Steve Reid, some dude. A brief history may read thus; “Chucked in jail for draft dodging the ‘Nam, forty years or so of playing with (amongst others) Fela Kuti, Guy Warren, Miles Davies and Sun Ra”.
Steve Reid Ensemble – Daxaar
Steve Reid, some dude. A brief history may read thus; "Chucked in jail for draft dodging the 'Nam, forty years or so of playing with (amongst others) Fela Kuti, Guy Warren, Miles Davies and Sun Ra". Recent collaborations have seen him make brilliant if somewhat far-out records with Four Tet's Kieron Hebden. And now another release, Daxaar, with Hebden again at the controls and fleshed out by local Dakar lads Dembel Diop, Isa Kouyate, Jimi Mbaye and Khadim Badjia. This is an LP which - let me tell you in no uncertain terms - is a bloody riot.
It's not a "lets go to Africa to authenticate my soul" LP either, one of the feelings sadly inherent in Damon Albarn's "African" LP a while back – a feeling which made that whole episode so bloody indigestible for me. Reid's been around too long for any statements, we're talking about a mate of the Late Great Fela Kuti here. No, this is music to enjoy and marvel at. After the beautiful Korah-led opener, Welcome, we are kicked straight into an eight minute stew known as Daxaar. It's a repeated organ loop augmented by feathery percussion and a dolorous trumpet lead, that's got something of the Miles Davieses about it. Or it's the Church of Anthrax with a deadly groove. Whatever, it's waspish and infectious. There's no let up as following that is Jiggy Jiggy, a perverted jazz-blues stroll meeting Kraftwerk (yes the flute-style noises remind me of Schneider's electric flute off Ruckzuck) in a downtown bar. It's an essentially urban groove with playful guitar runs and nagging, insistent piano tones. Once the trumpet kicks in there's no way back, such is the spellbinding nature of the track.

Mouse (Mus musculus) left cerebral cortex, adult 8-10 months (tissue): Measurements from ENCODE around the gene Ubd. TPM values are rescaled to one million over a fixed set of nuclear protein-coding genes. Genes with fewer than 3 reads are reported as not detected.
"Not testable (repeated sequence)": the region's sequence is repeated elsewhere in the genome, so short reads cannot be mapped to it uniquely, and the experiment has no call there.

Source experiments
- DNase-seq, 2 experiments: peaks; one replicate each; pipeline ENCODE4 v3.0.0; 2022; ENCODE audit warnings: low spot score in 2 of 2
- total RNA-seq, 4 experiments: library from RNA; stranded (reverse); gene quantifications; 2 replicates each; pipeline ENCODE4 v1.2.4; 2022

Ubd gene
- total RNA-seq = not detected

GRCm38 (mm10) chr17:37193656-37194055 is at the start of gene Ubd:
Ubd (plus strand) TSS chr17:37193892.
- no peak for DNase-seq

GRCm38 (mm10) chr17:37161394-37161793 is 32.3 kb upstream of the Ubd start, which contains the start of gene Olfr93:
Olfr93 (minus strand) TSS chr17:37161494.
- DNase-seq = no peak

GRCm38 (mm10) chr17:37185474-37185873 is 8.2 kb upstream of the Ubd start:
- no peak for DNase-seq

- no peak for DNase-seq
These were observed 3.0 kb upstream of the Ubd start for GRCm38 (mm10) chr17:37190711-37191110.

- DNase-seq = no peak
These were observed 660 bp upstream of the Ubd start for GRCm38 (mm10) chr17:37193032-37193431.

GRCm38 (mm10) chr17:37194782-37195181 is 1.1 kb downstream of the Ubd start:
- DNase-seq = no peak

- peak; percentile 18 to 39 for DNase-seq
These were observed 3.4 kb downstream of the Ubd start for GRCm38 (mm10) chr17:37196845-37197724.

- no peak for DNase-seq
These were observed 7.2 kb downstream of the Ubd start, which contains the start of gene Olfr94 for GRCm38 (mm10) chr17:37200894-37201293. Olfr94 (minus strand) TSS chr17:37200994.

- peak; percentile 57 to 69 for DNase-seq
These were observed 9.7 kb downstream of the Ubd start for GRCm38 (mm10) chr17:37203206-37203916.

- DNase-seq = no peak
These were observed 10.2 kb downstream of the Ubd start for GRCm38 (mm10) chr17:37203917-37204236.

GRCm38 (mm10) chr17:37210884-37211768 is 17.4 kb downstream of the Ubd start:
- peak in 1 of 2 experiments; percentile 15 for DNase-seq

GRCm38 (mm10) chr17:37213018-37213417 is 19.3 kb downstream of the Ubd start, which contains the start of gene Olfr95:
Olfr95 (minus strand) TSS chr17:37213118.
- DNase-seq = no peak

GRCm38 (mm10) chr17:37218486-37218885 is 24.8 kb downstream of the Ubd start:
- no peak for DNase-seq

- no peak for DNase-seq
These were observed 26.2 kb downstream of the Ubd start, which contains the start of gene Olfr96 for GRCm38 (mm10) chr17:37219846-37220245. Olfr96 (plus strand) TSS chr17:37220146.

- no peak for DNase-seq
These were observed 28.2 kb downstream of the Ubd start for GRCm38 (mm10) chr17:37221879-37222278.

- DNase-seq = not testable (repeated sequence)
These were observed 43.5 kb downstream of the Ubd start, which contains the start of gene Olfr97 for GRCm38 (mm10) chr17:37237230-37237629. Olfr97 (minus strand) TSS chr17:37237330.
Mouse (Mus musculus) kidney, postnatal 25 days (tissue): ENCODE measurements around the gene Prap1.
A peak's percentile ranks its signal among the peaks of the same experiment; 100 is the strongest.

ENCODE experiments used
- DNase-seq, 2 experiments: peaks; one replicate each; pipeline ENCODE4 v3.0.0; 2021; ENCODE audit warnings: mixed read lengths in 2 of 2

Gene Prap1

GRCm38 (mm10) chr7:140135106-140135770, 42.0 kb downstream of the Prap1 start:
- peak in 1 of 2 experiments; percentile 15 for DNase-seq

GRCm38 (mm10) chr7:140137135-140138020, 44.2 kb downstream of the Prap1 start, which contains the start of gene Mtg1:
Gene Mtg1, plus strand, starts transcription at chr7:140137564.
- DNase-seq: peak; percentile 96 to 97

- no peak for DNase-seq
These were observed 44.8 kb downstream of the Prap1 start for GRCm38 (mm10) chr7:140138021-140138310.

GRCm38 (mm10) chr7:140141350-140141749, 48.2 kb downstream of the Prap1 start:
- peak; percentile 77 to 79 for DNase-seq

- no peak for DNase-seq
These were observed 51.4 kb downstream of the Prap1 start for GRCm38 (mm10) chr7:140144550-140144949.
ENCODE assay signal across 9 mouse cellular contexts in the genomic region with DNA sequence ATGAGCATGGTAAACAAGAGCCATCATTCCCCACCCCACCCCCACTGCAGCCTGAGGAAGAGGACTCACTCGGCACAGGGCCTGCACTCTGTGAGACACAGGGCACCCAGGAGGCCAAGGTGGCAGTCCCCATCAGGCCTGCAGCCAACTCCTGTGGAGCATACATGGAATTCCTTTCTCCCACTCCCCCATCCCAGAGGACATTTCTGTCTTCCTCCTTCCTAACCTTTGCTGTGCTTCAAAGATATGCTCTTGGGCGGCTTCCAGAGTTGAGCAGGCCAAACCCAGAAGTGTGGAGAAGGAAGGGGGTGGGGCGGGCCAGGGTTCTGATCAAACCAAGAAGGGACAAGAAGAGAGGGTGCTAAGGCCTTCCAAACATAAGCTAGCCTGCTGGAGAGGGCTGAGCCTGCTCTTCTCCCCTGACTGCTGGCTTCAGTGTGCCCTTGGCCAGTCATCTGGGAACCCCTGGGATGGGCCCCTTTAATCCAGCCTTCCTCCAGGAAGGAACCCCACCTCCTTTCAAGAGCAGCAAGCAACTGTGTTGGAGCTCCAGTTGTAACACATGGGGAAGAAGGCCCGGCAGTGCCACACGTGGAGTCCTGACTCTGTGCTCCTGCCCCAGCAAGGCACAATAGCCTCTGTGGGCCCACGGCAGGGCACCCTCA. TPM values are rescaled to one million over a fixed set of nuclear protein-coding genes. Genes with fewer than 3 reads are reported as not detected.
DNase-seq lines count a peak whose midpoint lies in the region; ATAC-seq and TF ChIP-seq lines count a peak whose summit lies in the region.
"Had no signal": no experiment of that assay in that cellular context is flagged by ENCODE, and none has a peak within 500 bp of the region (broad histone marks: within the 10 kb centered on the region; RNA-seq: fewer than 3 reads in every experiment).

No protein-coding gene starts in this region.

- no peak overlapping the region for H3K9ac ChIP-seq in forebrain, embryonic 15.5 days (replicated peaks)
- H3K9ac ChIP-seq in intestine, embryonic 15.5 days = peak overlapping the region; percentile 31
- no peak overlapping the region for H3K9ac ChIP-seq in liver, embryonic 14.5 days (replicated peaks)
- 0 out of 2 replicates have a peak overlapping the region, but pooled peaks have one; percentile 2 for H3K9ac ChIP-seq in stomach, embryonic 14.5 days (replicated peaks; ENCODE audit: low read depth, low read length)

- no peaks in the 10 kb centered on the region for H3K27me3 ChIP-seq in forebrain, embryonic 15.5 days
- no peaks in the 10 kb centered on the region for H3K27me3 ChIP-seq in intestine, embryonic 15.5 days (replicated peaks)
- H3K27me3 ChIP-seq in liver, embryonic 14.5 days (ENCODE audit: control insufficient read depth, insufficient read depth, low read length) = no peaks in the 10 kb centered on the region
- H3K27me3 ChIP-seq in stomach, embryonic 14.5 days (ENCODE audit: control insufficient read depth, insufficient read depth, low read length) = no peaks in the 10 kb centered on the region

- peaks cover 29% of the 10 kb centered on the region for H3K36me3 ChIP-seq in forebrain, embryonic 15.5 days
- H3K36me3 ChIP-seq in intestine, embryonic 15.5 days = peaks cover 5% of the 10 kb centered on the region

Dabronxxar is more muted, yet again a piano tone informs us whilst King Tubby-style bubblings and wibblings create a certain atmosphere. This is a minor key wig out, never in your face but disturbing nonetheless; rather like the strange bloke in the bus stop getting his stamp collection out... Half way in there's an increase in tempo, though not by a considerable amount. The Tubby/Cluster noises start to get a tad more menacing, as if someone's finally and mistakenly paid them attention they've been craving. Oh well... Big G's Family begins as a disparate though subdued collection of rattling and bumps. It sounds like a Rook has got into the studio at one point too. Soon we're under way with a slow organ ascent (Sic – ed) and suddenly we're hanging out with the Van der Graaf Generator or Steve Hillage. It's actually quite fabulous, especially the lo-fi organ soloing.
All good things must pass, but Daxaar is determined to pass on a high. Don't Look Back is a brilliant and astute summation of what's gone before, an excitable keyboard coda reminiscent of a Monks track vies for attention with a dreamy guitar and hyperactive percussion. Things get more manic and more joyous, this is real dance music, no mistake, intuitive, playful and always bouncing back when you least expect it to.
A fabulous, fabulous release. In my top ten list of the year, without a doubt.
Words: Richard Foster